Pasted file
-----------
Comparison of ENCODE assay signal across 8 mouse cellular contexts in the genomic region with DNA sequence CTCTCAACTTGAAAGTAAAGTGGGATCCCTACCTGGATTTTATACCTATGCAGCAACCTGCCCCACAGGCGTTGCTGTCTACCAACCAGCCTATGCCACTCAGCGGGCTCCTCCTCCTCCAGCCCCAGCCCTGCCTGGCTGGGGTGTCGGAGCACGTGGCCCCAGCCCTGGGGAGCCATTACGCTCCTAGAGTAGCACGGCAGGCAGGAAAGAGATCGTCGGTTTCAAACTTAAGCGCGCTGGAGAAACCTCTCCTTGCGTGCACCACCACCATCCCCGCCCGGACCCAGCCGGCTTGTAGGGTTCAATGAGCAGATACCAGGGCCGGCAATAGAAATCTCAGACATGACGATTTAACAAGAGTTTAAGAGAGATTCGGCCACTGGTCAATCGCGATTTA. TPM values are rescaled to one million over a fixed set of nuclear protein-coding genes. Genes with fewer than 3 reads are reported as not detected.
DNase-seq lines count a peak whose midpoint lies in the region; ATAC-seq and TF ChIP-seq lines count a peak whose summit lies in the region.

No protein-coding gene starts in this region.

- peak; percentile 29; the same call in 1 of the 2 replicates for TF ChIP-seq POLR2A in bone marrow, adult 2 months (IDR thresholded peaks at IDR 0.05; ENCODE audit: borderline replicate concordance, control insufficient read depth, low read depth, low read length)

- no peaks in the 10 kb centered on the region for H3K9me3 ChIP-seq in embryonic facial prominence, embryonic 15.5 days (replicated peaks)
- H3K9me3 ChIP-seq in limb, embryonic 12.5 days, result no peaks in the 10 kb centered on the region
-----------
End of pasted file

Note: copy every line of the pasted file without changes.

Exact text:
Comparison of ENCODE assay signal across 8 mouse cellular contexts in the genomic region with DNA sequence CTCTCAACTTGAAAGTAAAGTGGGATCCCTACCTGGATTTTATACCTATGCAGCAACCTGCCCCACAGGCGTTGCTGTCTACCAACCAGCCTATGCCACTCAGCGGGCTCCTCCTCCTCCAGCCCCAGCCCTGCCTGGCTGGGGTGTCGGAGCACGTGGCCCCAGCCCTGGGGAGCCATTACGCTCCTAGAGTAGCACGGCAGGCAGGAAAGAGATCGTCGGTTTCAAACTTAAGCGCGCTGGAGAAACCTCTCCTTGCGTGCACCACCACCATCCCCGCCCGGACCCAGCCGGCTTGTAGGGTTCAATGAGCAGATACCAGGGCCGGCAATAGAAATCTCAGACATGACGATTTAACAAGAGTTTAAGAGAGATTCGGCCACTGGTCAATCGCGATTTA. TPM values are rescaled to one million over a fixed set of nuclear protein-coding genes. Genes with fewer than 3 reads are reported as not detected.
DNase-seq lines count a peak whose midpoint lies in the region; ATAC-seq and TF ChIP-seq lines count a peak whose summit lies in the region.

No protein-coding gene starts in this region.

- peak; percentile 29; the same call in 1 of the 2 replicates for TF ChIP-seq POLR2A in bone marrow, adult 2 months (IDR thresholded peaks at IDR 0.05; ENCODE audit: borderline replicate concordance, control insufficient read depth, low read depth, low read length)

- no peaks in the 10 kb centered on the region for H3K9me3 ChIP-seq in embryonic facial prominence, embryonic 15.5 days (replicated peaks)
- H3K9me3 ChIP-seq in limb, embryonic 12.5 days, result no peaks in the 10 kb centered on the region